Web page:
Marly (fig. 2).(11) The painting, which was exhibited at the 1743 Salon,
depicts both figures sitting peacefully side by side. They are shown
full-length and Ariadne has placed her left arm around Bacchus's shoulders.
Their faces are turned toward each other. As in Gros's work, Ariadne is
holding the crown in her hand.
The painting done by Louis Jean François Lagrenée (the elder) (fig. 3),
which was exhibited at the 1769 Salon, is in the same iconographic tradition.
However, in this painting the scene is much more concentrated in its effect
than in Natoire's; (12) to a large extent, Lagrenée dispensed with the
accessories that Natoire used to create an Arcadian landscape. But, if one
ignores the figure of Cupid, Lagrenée, without decisively altering the
iconographic tradition of the theme painted by Natoire (who was still
influenced by the rococo) managed to give the subject more concentrated form.
In the same generation, Joseph-Marie Vien (1716-1809), a contemporary of
Lagrenée, also helped to propagate the new classical forms.
Nevertheless, it is instructive to read that Diderot was not particularly
favourable in his judgement of the paintings exhibited by Lagrenée at the
1769 Salon: "There is no life expression," is his general criticism. He
devotes only a few lines to Bacchus and Ariadne, but they contain an
But look at Ariadne's left arm. See how stiff it is. Her face is dark
and colourless. Bacchus looks like a Saint John. And what is Cupid doing
there? You would think that the artist was unable to put any love into his
characters so he put it beside them...." (13)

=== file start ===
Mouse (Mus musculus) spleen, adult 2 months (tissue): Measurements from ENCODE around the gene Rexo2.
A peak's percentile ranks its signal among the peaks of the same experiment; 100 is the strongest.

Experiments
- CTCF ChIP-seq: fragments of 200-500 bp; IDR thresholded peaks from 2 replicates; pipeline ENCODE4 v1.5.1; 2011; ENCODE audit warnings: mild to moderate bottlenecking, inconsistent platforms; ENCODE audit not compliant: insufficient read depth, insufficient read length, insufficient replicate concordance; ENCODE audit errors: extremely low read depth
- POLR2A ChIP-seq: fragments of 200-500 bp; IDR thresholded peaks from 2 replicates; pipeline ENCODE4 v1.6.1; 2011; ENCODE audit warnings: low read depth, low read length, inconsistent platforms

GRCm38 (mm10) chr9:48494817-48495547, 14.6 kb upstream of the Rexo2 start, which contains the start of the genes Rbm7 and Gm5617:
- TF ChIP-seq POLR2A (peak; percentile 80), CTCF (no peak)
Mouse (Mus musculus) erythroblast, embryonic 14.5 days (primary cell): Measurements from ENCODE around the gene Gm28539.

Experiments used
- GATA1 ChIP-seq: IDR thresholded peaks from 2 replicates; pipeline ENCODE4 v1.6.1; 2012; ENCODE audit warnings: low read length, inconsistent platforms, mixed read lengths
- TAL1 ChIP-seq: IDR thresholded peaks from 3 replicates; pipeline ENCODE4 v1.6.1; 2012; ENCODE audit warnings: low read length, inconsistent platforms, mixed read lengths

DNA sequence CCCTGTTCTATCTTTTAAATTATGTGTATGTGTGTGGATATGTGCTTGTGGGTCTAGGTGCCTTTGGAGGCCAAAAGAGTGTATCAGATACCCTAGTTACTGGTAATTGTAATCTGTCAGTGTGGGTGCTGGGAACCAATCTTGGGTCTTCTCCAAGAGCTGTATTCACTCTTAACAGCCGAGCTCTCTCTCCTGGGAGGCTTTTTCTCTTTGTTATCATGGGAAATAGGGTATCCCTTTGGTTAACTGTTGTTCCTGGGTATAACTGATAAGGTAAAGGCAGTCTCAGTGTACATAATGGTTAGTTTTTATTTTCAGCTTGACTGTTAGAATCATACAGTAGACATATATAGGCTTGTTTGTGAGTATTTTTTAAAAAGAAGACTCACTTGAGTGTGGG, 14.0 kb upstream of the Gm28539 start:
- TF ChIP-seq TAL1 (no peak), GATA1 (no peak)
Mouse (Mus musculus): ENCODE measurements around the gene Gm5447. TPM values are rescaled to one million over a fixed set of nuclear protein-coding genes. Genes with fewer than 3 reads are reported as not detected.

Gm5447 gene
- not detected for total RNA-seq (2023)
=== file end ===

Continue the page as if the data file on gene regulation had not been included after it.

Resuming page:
This last comment, which is very apt, seems to point the way already to
new methods of representing the subject. In his treatment of the theme, Gros
went one step further than his eighteenth-century predecesors. In his
painting, the scene is monumentalized by the half-length presentation of the
life-size figures, and the viewer is more directly confronted by it. Instead
of depicting a love scene in an Arcadian setting, Gros attempts to bring out
in the composition of the painting the psychological aspects of Ariadne's
change of lovers.
Unfortunately, no studies have been preserved which could perhaps have
thrown some light on the evolution of the painting. Two extant drawings, both
in the National Gallery of Canada, show the composition in its final form.
One of the studies is a quickly executed pen-and-ink drawing (fig. 4) in
which the artist has indicated the colours he intends to use, (14) and the other
is a large pencil sketch which is signed and dated: Gros Brux. 1821
(fig. 5). The obvious conclusion is that Gros did the sketch while visiting
his master in Brussels in 1821, to show him the intended composition of the
painting. He left the sketch with David, as is proved by the fact that it
later turned up in the collection of his grandson, J. L. David. (15)
The auction catalogue, prepared for the public sale of Gros' estate,
mentions two further studies for Bacchus and Ariadne: one of them, in
"charcoal and white chalk on a printed cloth," (16) was acquired by J. B.
Delestre for 32.50 francs; the other, "in black chalk," (17) was purchased by M.
Delaverne for 29 francs. These two traditional sketches might show the
different steps by which Gros arrived at his design, if they could be found.